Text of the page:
Field Notes: Paragliding in Hawai‘i
Each month Field Notes explores Honolulu’s vibrant and varied scenes and subcultures. This month: Paragliding.
photos: Bill Hockensmith
WHAT IT IS
Paragliding is an extreme sport in which participants jump off mountains while strapped into harnesses suspended from parachutelike nylon wings. Paraglider pilots keep their non-motorized craft aloft by riding the updrafts that form along mountain ridges, as well as rising columns of warm air known as thermals. They soar at altitudes of 2,000 feet or more and can stay up for hours. While accidents can be fatal, enthusiasts claim the sport can actually be quite relaxing. As one puts it, “There’s nothing more peaceful and calm than the feeling you have when you’re floating up there.”
WHO ARE THESE CRAZIES?
O‘ahu’s paragliding community consists of a tightly knit band of about 50 pilots. They regularly host visiting pilots from around the world, who come for the scenery and Hawai‘i’s “buttery smooth” trade winds. Most paragliders are men. Some are testosterone-dripping, Type-A thrill seekers. Others are mellow, laid-back souls who just love to fly. Some prefer cross-country trips, hopscotching from one ridge lift or thermal to another to travel as far as possible. Others are drawn to aerial acrobatics and the high g-forces they involve.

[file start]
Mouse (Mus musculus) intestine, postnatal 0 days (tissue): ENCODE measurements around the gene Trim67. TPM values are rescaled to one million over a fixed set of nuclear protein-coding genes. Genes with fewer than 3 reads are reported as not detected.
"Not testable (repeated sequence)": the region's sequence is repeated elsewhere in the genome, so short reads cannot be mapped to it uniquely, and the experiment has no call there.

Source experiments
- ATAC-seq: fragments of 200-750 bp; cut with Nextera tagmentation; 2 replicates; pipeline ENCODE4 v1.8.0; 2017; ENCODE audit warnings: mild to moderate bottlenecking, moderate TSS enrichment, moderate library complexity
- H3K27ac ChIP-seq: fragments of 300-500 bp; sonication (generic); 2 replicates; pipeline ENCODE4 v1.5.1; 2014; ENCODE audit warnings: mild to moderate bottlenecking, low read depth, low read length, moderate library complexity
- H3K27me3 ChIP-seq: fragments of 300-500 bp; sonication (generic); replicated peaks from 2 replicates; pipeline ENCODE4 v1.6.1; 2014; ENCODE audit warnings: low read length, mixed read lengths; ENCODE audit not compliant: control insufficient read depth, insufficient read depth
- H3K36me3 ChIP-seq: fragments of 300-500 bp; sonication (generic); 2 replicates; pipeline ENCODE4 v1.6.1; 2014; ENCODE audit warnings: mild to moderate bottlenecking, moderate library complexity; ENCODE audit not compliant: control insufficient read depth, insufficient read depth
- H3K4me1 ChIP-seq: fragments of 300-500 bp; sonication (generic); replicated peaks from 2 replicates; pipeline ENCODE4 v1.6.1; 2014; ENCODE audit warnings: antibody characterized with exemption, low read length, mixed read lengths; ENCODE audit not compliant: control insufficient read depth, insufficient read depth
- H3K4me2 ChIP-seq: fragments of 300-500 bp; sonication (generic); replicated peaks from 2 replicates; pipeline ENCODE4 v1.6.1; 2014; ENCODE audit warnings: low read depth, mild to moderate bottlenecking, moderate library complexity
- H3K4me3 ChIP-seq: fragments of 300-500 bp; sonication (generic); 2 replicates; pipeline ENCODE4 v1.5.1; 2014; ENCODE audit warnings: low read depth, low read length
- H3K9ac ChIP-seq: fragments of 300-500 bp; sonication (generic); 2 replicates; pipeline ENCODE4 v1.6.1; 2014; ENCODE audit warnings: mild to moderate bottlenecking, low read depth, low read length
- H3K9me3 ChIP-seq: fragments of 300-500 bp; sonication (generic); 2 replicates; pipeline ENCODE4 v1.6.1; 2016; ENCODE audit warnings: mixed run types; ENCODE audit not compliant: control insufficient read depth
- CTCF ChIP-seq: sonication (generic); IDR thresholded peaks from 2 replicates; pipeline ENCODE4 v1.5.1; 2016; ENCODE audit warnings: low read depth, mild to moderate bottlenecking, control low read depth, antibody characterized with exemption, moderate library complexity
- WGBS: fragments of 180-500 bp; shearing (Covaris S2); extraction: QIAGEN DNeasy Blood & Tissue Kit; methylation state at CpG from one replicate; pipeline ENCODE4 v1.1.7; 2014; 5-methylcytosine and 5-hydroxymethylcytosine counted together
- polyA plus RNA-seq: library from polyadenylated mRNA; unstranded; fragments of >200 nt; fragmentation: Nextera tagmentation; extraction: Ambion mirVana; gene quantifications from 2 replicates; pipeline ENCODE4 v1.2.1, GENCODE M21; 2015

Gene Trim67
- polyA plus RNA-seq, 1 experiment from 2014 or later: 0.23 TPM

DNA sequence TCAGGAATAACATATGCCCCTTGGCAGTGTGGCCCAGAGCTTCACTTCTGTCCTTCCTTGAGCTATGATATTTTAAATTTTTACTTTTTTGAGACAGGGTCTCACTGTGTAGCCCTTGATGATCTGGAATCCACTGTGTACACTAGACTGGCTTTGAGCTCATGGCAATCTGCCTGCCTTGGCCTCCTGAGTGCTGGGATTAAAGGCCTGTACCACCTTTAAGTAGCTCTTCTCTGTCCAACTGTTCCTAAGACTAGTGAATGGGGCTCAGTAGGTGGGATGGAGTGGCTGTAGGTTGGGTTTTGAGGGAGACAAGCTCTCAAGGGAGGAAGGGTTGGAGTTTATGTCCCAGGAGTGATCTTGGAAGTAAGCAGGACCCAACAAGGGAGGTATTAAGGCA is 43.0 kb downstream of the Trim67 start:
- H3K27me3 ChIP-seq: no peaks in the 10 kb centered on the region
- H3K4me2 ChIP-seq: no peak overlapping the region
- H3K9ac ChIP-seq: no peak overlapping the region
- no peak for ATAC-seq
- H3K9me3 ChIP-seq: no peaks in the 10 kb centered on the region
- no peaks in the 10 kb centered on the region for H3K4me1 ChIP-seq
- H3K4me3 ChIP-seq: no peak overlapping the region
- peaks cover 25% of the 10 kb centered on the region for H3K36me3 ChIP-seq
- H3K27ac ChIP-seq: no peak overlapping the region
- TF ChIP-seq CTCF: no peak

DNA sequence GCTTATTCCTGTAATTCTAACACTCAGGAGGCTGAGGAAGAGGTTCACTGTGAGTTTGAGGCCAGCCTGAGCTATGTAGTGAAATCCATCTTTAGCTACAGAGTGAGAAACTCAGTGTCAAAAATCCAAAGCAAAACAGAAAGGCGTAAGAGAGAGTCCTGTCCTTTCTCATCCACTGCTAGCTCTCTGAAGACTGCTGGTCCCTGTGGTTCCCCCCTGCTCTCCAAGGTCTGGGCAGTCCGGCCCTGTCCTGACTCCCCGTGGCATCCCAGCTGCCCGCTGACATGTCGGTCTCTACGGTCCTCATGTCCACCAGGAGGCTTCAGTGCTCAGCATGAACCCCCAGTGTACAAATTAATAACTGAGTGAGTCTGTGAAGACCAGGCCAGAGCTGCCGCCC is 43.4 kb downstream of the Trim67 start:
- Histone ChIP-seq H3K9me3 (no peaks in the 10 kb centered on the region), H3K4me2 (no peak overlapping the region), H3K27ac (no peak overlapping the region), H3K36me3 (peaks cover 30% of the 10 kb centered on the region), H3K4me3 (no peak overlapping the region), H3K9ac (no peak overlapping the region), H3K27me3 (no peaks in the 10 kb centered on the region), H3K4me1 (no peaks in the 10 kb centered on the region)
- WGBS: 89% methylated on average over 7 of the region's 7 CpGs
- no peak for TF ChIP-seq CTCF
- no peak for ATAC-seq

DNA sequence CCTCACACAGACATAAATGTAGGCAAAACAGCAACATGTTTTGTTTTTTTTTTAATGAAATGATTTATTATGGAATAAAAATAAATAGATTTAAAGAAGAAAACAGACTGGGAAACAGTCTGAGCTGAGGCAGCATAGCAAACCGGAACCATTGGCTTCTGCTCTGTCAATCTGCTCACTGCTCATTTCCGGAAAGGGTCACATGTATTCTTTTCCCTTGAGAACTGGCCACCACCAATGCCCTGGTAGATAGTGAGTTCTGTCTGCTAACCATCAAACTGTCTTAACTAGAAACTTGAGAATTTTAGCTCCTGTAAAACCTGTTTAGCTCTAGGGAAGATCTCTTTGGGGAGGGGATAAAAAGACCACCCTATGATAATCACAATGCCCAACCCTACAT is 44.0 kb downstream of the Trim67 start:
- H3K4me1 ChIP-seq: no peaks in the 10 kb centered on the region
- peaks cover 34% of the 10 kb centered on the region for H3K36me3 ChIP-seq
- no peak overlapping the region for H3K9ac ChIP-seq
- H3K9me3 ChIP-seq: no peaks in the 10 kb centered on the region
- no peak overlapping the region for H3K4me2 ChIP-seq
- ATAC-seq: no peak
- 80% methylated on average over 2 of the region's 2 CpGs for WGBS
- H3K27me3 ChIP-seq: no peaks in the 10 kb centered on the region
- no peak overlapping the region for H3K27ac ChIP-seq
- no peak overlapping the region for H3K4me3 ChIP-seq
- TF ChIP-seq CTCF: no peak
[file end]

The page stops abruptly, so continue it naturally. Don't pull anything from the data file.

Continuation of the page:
Paragliders typically adopt monikers, such as Reaper, Motorhead and One-Eyed Jim. (The latter used to be Waianae Jim, but some visiting pilots mistook Waianae for One Eye, and the new name stuck.) Even a guy whose real name is McCloud—which, to a non-paraglider, might seem perfect for someone who likes to play among the clouds—felt compelled to adopt a proper paraglider handle. He’s known as McStalker.
The Hawai‘i Paragliding Association, which provides liability coverage for its members, has permission from landowners to launch from about a dozen spots around the island. The three most popular are at Makapuu, Kahana Bay and Nanakuli. Carrying their flying gear on their backs, pilots hike to the takeoff spot, then fly back down.
LZ: Landing zone.
Bombing out: Landing immediately after launching.
Roto: Short for rotor turbulence, the bad air on the downwind side of large objects, such as palm trees, or Olomana.
Cloud streak: A line of clouds that forms behind warm, rising air, creating, in essence, a visible pathway in the sky for cross-country soaring.
Cloud suck: The feeling of lift pilots experience near the base of a cloud. Meteorologically speaking, it’s actually rising warm air that creates the phenomenon. Or, as one paraglider explains, “It’s not that the clouds suck, it’s that the Earth blows.”
Tossing the laundry: Term paragliders use for deploying the emergency parachutes they wear. (Yes, they wear parachutes. They’re not that crazy.)
According to the Hawai‘i Paragliding Association, the local record for distance was set by a visiting Mainland pilot named Josh Cohn (a maverick with no nickname). Last year, Cohn flew 35 miles from Makapuu to the North Shore, landing on the beach at the surf spot known as Backyards.
The local record for time in the air—5.5 hours—was also set last year. An O‘ahu pilot named Maddog set it when he flew from Makapuu to Kaaawa and back, twice. He could have stayed up longer, but landed early because, as he said, “I had to pee.”
Three people have died paragliding in Hawai‘i, from 1991 through 2013, according to the state Health Department.
Did you know? The FAA has no licensing or training requirements for paraglider pilots. It does, however, prohibit them from flying above densely populated areas.